ω 2 ( k + 1 ) ( f ¯ , τ , p , [ x 2 , y 2 ] ) = O , τ 0

f ¯ ( t ) = f ( t ) for t [ x 3 , y 3 ]

B ( n ) ( f ¯ , k , x ) f ¯ L p [ x 2 , y 2 ] B ( n ) ( h ( x ) ( f ( t ) f ( x ) ) , k , x ) L p [ x 2 , y 2 ] + B ( n ) ( f ( t ) ( h ( t ) h ( x ) ) , k , x ) L p [ x 2 , y 2 ]

B ( n ) ( f ¯ , k , x ) f ¯ L p [ x 2 , y 2 ] = O ( 1 n 1 / 2 ) + O ( 1 n α / 2 )

Step 2: For ( m 1 ) < α < m

Let [ c , d ] ( a 1 , b 1 )

ω 2 ( k + 1 ) ( f , τ , p , [ c , d ] ) = O ( τ ( m 1 ) + β ) , τ 0 , 0 < β < 1

Here, we have, φ ( t ) as a characteristic function of [ x 1 , y 1 ]

Due to smoothness of f we have,

B ( n ) ( f ¯ , k , x ) f ¯ L p [ x 2 , y 2 ] i = 0 r 2 1 i ! f ( i ) ( x ) B ( n ) ( ( t x ) i ( h ( t ) h ( x ) ) , k , x ) L p [ x 2 , y 2 ] + 1 ( r 2 ) ! B ( n ) ( φ ( t ) ( h ( t ) h ( x ) ( x t ( t w ) r ( t w ) 2 ( f ( r 1 ) ( w ) f ( r 1 ) ( x ) ) d w ) , k , x ) ) L p [ x 2 , y 2 ] + B ( n ) ( ( f ( x ) i = 0 r 2 ( t x ) i i ! f ( i ) ( x ) ) ( 1 φ ( t ) ) ( h ( t ) h ( x ) ) , k , x ) L p [ x 2 , y 2 ] = H 1 + H 2 + H 3

where, for t [ 0 , ) and x [ x 2 , y 2 ]

Using lemma 2.4, we have for n

H 1 H 3 = O ( 1 n ( k + 1 ) )

Now, using direct theorem in [6]

x 2 y 2 | B ( n ) ( φ ( t ) ( h ( t ) h ( x ) ( x t ( t w ) r ( t w ) 2 ( f ( r 1 ) ( w ) f ( r 1 ) ( x ) ) d w ) , x ) ) | p R x 2 y 2 x 1 y 1 V ( n ) ( x , t ) | t x | r p | t x | x t φ ( w ) | f ( r 1 ) ( w ) f ( r 1 ) ( x ) | p d w d t d x R l = 1 r x 2 y 2 { x + l n x + ( l + 1 ) n V ( n ) ( x , t ) n 2 p l 4 p | t x | ( r + 4 ) p | t x | × x x + ( l + 1 ) n φ ( w ) | f ( r 1 ) ( w ) f ( r 1 ) ( x ) | p d w d t + x ( l + 1 ) n x l n V ( n ) ( x , t ) n 2 p l 4 p | t x | ( r + 4 ) p | t x |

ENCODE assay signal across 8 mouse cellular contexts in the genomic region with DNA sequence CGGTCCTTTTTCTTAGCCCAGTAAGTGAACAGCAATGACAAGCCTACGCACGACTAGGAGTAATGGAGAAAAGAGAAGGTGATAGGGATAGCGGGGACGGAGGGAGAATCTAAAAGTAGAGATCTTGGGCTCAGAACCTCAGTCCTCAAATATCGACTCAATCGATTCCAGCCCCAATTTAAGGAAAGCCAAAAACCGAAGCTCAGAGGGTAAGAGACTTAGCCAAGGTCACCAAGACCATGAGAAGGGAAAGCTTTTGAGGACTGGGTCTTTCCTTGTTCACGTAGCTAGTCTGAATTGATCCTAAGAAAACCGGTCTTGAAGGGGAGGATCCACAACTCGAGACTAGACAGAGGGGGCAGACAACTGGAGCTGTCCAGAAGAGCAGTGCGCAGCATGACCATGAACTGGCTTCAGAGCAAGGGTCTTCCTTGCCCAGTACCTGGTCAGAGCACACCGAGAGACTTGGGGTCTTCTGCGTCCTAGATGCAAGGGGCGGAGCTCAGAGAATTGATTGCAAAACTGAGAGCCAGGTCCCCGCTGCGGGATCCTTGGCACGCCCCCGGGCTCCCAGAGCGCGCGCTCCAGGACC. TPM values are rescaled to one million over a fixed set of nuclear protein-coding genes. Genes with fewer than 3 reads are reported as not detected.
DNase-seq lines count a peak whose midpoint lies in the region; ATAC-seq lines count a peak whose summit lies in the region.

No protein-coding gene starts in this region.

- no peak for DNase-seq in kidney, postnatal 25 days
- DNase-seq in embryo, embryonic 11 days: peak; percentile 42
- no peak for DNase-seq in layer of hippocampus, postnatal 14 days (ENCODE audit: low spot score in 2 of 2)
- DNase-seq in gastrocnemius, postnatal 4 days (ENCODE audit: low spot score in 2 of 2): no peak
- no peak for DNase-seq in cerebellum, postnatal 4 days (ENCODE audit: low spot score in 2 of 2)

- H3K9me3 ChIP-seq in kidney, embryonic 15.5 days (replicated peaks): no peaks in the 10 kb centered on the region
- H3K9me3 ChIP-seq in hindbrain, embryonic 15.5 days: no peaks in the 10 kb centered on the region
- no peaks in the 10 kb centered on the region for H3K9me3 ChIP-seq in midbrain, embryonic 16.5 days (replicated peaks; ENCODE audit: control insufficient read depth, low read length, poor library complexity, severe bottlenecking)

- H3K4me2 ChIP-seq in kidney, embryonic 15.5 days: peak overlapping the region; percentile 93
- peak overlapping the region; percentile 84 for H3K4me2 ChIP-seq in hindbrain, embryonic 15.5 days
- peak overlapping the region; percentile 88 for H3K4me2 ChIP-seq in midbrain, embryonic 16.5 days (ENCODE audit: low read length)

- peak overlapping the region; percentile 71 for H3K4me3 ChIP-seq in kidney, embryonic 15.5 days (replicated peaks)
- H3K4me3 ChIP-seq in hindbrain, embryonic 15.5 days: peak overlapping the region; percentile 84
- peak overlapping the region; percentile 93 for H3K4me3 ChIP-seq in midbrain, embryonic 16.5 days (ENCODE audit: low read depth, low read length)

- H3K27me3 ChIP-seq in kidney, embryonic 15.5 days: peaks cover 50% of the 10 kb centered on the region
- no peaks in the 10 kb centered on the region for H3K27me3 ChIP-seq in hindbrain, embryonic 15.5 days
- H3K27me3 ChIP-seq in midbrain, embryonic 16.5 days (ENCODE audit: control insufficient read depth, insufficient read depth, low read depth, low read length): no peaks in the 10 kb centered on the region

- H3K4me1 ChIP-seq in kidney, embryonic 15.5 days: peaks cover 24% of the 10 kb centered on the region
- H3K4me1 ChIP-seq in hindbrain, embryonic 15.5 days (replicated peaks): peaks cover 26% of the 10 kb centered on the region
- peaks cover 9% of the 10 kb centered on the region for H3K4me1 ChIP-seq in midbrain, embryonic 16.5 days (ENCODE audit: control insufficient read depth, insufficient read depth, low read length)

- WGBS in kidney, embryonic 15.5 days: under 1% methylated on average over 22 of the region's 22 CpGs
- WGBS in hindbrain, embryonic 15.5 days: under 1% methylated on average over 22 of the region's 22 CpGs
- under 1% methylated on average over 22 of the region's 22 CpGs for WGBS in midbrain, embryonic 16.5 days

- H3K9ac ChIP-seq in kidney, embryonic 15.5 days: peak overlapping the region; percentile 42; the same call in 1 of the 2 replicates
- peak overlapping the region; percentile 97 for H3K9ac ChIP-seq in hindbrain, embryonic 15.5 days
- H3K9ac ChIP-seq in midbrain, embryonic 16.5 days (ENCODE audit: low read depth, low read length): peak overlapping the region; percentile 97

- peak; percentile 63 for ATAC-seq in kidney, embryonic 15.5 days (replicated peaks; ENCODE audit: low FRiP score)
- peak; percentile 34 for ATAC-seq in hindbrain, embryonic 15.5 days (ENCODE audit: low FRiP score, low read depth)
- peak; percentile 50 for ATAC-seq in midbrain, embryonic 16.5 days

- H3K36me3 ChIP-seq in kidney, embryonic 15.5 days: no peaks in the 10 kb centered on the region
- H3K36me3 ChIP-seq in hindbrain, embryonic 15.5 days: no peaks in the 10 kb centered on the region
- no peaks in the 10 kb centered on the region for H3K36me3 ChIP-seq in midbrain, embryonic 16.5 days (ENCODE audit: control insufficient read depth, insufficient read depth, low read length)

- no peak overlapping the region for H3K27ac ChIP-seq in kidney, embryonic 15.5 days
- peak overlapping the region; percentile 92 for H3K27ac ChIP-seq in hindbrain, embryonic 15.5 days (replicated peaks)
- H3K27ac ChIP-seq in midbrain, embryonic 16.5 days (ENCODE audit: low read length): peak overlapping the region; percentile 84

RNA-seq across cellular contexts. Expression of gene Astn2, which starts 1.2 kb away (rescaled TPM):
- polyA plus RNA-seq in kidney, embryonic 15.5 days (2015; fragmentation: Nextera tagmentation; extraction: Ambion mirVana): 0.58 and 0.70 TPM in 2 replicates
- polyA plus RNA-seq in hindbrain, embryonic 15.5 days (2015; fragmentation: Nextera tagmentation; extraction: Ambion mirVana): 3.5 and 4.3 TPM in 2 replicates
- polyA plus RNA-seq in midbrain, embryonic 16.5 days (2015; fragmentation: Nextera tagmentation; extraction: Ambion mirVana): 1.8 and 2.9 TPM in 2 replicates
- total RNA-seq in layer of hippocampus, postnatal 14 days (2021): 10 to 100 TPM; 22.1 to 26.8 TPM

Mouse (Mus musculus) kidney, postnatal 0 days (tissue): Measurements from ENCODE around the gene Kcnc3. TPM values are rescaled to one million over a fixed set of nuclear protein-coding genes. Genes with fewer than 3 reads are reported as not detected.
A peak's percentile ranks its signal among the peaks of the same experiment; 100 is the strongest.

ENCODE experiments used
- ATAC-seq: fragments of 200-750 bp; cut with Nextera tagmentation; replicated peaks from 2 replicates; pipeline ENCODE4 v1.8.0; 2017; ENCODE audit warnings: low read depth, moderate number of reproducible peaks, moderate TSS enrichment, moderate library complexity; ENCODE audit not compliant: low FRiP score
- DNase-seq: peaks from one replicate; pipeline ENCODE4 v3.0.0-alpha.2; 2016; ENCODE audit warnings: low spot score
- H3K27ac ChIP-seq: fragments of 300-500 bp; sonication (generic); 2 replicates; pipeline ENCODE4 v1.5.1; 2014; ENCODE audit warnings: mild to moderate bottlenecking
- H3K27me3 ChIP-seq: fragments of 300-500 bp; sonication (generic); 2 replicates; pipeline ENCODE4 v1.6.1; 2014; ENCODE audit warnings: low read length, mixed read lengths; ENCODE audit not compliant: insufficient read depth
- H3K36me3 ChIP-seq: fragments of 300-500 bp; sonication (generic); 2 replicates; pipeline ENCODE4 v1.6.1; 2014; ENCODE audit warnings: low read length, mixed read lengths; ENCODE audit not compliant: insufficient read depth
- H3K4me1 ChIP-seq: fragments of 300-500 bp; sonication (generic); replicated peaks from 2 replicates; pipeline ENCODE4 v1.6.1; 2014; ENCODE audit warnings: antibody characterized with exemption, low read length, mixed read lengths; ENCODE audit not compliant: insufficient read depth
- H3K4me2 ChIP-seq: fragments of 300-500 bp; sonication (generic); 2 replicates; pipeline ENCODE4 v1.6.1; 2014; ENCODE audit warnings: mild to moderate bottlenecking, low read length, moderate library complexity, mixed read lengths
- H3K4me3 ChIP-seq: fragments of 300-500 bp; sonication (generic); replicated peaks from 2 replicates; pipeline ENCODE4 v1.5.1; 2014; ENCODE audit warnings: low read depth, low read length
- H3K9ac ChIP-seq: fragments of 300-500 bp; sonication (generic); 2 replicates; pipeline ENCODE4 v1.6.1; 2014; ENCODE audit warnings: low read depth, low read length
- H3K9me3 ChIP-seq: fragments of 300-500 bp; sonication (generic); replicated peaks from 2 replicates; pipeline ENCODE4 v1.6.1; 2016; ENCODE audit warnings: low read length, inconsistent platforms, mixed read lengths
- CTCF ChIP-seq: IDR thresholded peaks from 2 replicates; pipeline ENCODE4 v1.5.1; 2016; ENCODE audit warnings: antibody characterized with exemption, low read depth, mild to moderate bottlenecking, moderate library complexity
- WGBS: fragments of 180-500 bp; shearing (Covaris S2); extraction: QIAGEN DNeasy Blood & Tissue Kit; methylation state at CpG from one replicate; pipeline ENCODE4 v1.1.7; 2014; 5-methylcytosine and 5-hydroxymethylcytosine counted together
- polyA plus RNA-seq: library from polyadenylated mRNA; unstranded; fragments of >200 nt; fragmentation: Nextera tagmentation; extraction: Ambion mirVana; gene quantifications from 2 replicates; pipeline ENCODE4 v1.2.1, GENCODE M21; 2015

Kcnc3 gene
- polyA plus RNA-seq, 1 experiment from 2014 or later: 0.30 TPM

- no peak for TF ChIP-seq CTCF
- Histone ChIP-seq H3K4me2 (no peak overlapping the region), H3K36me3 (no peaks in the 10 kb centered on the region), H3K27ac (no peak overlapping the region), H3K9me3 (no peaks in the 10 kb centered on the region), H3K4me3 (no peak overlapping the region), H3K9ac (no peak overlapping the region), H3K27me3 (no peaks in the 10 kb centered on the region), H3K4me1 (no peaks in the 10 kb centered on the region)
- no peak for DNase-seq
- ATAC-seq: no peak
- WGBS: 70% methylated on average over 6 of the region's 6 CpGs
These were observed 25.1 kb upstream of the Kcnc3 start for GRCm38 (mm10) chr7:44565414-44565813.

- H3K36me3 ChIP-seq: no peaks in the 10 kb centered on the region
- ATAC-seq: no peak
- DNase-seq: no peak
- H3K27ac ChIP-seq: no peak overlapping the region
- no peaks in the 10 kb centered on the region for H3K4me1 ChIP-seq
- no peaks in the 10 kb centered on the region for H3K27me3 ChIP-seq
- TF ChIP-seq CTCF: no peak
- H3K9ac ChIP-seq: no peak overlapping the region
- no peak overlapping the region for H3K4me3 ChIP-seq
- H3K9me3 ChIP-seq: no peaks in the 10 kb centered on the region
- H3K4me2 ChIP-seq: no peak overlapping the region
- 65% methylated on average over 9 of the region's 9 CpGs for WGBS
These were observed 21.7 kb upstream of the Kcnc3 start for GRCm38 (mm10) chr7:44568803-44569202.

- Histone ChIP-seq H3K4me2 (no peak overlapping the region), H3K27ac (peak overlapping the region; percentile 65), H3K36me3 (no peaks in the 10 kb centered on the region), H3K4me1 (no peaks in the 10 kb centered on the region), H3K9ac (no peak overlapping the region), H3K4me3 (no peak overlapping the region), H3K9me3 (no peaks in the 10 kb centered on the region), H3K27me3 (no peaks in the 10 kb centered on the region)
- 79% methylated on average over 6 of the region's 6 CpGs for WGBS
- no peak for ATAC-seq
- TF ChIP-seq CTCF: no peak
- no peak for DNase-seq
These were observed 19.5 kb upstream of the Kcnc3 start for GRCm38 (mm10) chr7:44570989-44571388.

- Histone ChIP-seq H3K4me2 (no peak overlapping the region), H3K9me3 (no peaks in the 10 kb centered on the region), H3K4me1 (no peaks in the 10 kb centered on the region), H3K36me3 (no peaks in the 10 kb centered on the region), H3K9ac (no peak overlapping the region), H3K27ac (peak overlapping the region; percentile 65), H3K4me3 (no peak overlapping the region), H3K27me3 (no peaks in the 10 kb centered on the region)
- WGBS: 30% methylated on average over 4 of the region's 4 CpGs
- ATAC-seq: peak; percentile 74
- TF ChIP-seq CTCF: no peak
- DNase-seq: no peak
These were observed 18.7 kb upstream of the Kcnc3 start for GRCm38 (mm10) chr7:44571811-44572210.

× x ( l + 1 ) n x φ ( w ) | f ( r 1 ) ( w ) f ( r 1 ) ( x ) | p d w d t } d x + x 2 y 2 x 2 ( 1 n ) y 2 + ( 1 n ) V ( n ) ( x , t ) | t x | r p | t x | x ( 1 n ) x + ( 1 n ) φ ( w ) | f ( r 1 ) ( w ) f ( r 1 ) ( t ) | p d w d t d x R { l = 1 r n ( r p + 1 ) / 2 l 4 p 0 ( l + 1 ) n ( ω ( f ( r 1 ) , w , p , [ x 1 , y 1 ] ) ) p d w + n ( r p + 1 ) / 2 0 1 n ( ω ( f ( r 1 ) , w , p , [ x 1 , y 1 ] ) ) p d w }

Using lemma 2.4 and interchanging integration we have

R { l = 1 r n ( r p + 1 ) / 2 l 4 p 0 ( l + 1 ) n ( O ( ω β ) ) p d w + n ( r p + 1 ) / 2 0 1 n ( O ( ω β ) ) p d w }

We have for n

H 2 = O ( 1 n ( r + β ) / 2 )

Combining all the results

H 1 H 2 H 3 = O ( 1 n ( k + 1 ) ) O ( 1 n ( r + β ) / 2 )

Thus we have the theorem.

4. Saturation Result